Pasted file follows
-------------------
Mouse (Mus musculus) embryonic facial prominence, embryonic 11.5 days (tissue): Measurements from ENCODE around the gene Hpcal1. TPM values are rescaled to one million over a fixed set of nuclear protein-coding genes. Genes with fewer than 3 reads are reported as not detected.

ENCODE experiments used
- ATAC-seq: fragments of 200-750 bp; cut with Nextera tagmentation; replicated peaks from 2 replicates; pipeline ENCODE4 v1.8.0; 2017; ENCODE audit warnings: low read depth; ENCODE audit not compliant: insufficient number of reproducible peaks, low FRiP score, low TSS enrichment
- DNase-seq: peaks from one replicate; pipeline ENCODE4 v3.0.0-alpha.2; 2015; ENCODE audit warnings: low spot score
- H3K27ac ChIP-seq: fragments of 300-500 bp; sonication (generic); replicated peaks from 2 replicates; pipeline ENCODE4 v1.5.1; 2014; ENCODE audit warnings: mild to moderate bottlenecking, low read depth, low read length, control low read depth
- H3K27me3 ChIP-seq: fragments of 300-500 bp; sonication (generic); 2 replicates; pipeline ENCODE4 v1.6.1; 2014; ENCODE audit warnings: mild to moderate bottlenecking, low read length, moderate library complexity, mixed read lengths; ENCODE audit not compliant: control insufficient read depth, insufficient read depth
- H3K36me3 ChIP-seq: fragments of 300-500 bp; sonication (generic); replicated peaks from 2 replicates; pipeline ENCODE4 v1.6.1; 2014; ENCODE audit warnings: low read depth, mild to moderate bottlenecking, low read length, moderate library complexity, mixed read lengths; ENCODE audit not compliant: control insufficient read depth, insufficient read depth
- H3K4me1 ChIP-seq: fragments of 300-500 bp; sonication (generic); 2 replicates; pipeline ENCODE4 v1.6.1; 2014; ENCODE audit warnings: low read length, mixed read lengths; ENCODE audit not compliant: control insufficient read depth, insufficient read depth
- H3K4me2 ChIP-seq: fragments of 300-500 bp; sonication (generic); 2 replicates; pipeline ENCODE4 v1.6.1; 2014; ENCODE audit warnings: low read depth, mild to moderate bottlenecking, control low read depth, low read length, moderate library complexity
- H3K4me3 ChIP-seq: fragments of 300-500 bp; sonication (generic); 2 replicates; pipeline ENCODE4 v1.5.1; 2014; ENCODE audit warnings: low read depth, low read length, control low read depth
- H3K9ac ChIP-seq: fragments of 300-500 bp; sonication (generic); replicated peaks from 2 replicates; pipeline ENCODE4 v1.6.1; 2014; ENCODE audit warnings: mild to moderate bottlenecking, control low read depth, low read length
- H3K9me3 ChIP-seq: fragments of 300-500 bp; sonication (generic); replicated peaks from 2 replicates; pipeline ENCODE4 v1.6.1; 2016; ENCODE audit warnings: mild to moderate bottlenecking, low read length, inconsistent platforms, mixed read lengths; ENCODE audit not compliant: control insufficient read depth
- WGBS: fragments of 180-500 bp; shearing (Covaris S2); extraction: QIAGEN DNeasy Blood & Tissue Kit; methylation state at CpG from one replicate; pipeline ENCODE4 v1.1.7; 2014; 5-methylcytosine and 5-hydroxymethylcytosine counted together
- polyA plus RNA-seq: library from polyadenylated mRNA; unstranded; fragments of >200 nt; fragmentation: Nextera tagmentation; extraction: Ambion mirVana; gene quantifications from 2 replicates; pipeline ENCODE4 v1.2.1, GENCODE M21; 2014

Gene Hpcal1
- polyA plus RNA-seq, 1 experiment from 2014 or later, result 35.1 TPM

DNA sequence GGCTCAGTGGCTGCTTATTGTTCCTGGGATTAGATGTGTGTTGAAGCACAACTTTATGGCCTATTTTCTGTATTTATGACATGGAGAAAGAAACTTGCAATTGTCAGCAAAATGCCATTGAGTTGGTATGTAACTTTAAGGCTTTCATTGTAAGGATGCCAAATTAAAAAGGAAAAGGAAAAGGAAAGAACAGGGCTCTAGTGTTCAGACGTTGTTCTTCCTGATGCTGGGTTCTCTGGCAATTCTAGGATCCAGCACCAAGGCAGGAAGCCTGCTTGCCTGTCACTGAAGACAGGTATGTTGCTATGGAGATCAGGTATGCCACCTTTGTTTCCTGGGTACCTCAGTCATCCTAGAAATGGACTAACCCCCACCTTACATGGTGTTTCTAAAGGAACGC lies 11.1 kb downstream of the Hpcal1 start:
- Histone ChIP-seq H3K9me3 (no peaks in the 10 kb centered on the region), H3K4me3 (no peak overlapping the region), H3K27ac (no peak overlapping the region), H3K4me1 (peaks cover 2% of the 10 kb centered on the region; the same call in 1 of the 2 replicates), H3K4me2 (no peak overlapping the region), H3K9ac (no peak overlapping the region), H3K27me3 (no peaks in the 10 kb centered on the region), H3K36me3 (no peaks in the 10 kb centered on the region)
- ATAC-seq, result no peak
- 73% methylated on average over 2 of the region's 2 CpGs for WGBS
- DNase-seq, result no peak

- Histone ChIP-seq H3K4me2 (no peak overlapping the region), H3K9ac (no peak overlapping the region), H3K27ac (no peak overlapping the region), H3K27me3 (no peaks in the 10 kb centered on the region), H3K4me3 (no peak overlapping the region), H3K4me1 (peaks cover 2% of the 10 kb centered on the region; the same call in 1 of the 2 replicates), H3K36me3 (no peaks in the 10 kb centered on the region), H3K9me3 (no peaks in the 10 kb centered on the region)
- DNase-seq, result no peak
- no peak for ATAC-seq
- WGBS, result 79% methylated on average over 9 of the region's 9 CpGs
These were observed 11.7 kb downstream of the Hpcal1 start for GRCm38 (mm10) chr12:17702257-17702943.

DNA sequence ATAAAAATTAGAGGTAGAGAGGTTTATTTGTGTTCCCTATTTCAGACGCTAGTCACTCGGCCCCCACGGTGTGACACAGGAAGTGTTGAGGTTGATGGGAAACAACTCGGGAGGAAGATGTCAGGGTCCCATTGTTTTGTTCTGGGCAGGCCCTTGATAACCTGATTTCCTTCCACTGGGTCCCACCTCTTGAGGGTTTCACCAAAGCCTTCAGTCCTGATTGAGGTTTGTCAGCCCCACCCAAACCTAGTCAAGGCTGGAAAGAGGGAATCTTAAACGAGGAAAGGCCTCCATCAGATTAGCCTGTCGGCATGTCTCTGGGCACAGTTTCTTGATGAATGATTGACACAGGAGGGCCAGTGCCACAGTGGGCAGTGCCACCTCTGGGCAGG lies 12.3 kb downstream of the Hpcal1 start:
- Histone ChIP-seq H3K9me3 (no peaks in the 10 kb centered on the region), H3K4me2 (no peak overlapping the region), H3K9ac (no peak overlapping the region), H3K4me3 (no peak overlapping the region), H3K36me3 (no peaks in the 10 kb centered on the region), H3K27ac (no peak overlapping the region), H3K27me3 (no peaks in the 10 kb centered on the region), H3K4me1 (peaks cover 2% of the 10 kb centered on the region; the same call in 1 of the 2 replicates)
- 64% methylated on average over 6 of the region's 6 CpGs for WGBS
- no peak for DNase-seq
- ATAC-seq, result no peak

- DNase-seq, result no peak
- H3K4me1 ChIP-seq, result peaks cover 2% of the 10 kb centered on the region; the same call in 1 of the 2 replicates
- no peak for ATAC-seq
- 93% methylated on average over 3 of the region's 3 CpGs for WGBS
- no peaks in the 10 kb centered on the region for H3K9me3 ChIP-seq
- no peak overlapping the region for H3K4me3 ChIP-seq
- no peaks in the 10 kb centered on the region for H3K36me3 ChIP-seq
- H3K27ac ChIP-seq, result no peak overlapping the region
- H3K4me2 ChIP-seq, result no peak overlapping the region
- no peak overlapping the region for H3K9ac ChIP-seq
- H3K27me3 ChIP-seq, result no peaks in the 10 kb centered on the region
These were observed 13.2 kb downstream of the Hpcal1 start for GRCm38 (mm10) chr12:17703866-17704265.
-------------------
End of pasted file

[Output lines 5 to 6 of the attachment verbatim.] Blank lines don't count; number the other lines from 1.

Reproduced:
- H3K27ac ChIP-seq: fragments of 300-500 bp; sonication (generic); replicated peaks from 2 replicates; pipeline ENCODE4 v1.5.1; 2014; ENCODE audit warnings: mild to moderate bottlenecking, low read depth, low read length, control low read depth
- H3K27me3 ChIP-seq: fragments of 300-500 bp; sonication (generic); 2 replicates; pipeline ENCODE4 v1.6.1; 2014; ENCODE audit warnings: mild to moderate bottlenecking, low read length, moderate library complexity, mixed read lengths; ENCODE audit not compliant: control insufficient read depth, insufficient read depth